Not so long ago, a friend of mine was scammed by entering his online banking credentials in what seemed to be his bank’s usual login screen. The website used the same colors, same design, same logo, same everything. He lost about $6,000 in that scam.
It’s what the internet calls a phishing scam. Why is it called phishing?
It’s just an alternate spelling of “fishing”–which is an apt description of the process. You cast out thousands of spam emails, hoping to catch just a few victims. The spelling of the name may have been inspired by the term “phreaking”, which is the term for a variety of telephone system hacks and cheats. Source: http://boards.straightdope.com/sdmb/archive/index.php/t-254890.html
Here’s how you can identify and protect yourself and business from these scams:
#1. The “We’re from Microsoft, Apple, Ibm etc” scam.
Simply put, large corporations do not ring or email offering to fix anything. If there’s a problem with one of their products, you’ll get a notification and be asked to update (*note that there’s a difference between updating your current software and installing new software).
In 2013/2014, people from all over the world received calls from scammers purporting to be from Microsoft. The scammers informed them that Microsoft had identified a virus on their computer and were offering to fix it for free. Many fell for it, assuming that since it was free, it couldn’t be a scam. However, after the scammers ‘fixed’ the non-existent issues, they offered to protect the computer from any future problems via a subscription to their program. The aim of that, of course, was to steal credit card details.
Here’s an excellent video clip showing the entire scam caught on video:
#2. The “MUST ACT NOW!!” scam.
95% of emails from unknown senders that contain words such as “must”or “last chance” or similar words denoting urgency, are scams that rely on fear as the motivator for you to take the action they’re asking you to take i.e. to click on that link.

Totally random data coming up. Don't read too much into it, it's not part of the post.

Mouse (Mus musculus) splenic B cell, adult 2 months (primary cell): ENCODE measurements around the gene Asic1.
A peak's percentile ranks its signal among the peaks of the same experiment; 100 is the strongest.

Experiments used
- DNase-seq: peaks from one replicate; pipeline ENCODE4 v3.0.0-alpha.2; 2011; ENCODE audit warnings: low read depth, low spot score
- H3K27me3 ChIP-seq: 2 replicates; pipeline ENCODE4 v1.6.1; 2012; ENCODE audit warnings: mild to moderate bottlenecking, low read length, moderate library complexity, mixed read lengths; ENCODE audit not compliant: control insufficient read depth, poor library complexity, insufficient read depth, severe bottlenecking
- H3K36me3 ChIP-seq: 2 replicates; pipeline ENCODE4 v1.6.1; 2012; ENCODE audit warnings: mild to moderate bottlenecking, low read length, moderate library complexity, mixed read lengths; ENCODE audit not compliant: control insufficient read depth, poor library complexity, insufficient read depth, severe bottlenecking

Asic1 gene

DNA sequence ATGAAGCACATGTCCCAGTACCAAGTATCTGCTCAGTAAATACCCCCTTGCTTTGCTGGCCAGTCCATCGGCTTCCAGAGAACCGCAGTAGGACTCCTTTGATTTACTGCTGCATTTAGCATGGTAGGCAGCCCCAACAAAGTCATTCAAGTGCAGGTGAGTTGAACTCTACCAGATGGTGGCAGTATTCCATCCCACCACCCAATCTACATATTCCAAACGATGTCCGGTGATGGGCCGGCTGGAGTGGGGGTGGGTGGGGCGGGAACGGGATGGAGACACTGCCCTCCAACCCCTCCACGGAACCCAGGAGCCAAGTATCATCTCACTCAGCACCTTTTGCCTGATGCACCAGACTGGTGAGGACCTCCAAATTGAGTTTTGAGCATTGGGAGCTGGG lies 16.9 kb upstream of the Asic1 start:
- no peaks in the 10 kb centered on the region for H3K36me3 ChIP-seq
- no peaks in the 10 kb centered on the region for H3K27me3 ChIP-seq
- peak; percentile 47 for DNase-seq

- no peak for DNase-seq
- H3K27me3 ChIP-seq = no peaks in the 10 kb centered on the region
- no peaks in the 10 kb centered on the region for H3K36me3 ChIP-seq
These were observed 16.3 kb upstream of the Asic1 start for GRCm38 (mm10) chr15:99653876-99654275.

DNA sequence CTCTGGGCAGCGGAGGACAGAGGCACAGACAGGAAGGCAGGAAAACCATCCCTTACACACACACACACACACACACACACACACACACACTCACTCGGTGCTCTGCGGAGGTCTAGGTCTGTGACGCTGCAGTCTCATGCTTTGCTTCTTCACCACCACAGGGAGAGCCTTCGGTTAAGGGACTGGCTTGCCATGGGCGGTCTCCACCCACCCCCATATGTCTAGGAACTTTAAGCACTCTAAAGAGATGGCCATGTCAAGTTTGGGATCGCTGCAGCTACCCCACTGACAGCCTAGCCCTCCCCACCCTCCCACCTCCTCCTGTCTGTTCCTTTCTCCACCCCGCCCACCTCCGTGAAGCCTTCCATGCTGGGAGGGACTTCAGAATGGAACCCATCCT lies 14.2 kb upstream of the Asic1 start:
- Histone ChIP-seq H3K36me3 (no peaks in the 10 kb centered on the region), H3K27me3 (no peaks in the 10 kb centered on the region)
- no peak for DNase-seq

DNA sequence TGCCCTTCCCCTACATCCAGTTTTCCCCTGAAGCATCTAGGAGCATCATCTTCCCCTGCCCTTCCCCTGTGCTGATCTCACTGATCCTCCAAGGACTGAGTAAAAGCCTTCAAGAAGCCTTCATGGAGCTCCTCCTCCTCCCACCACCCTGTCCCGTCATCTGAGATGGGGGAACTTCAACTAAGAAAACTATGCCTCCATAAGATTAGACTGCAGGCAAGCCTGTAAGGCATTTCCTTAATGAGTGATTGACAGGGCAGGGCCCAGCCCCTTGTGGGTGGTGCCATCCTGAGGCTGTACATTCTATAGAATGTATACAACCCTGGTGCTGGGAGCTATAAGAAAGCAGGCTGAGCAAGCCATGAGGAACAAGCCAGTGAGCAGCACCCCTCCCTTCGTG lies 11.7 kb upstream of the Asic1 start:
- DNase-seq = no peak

#3. The from a known/safe email scam.
This type of scamming is not used as often as it used to be because most email applications detect that the email is a hoax. However, it’s good to be familiar with it just in case you find a strange email from a trusted contact in your inbox.
Be aware – anyone can send an email from any address. When someone is developing a website they can choose the “from” email address to be whatever they want. By doing so they would be risking their website’s IP address getting marked as a spam generator, but the email itself won’t be marked as spam the first few times. So they send you an email that isn’t out of the ordinary (e.g. an existing client or a boss asking you to click on a link), so that you trust whatever information this email gives and/or requests. For example:
However, (using the example above) if you reply to the email, your reply will be sent to firstname.lastname@example.org and the email will be resolved into the IP address where the email account is actually hosted rather than where it was generated from. The good news is, if you’re ever unsure of an email, reply by asking them to confirm if the email actually is from them.
#4. The ghost website scam
A ghost website is a website that appears to be identical to the original but is actually a fake or ghost site. Westpac’s clients faced this issue a while ago. Emails that appeared to be from Westpac were sent out with a link that, if clicked, took you directly to the ghost website. It looked exactly the same as the legitimate Westpac website, but the owner and domain of the website were different.
So, how can you safeguard against this? Firstly, always check the URL of the link in the email. The URL is the address of the website you are visiting. Secondly, if you’ve already clicked on the link, check the website’s address for discrepancies from the valid URL (as in the image below).
#5 The “sent via”
I received an email recently with the subject “Naguib Ihab are you aware of this?”. I know that none of my contacts would send me an email with my first and last name, and like all suspicious emails, it’s asking me to download what’s supposed to be an invoice coming from someone I never got an email from before.
What’s expected of me is to think to myself “what invoice?” and immediately download the attachment and unzip it. Other than the fact that I never contacted this person before, what would give this email away is the “via eigbox.net” part, that means that the email was never generated from “email@example.com”.
I will keep updating this post with any new methods of online scamming. If you feel that this post is missing any vital information that would help others avoid being scammed, please add a comment in the comment box below.
Finally, here’s a funny video by James Veitch showing what happens when a scammer meets a prankster.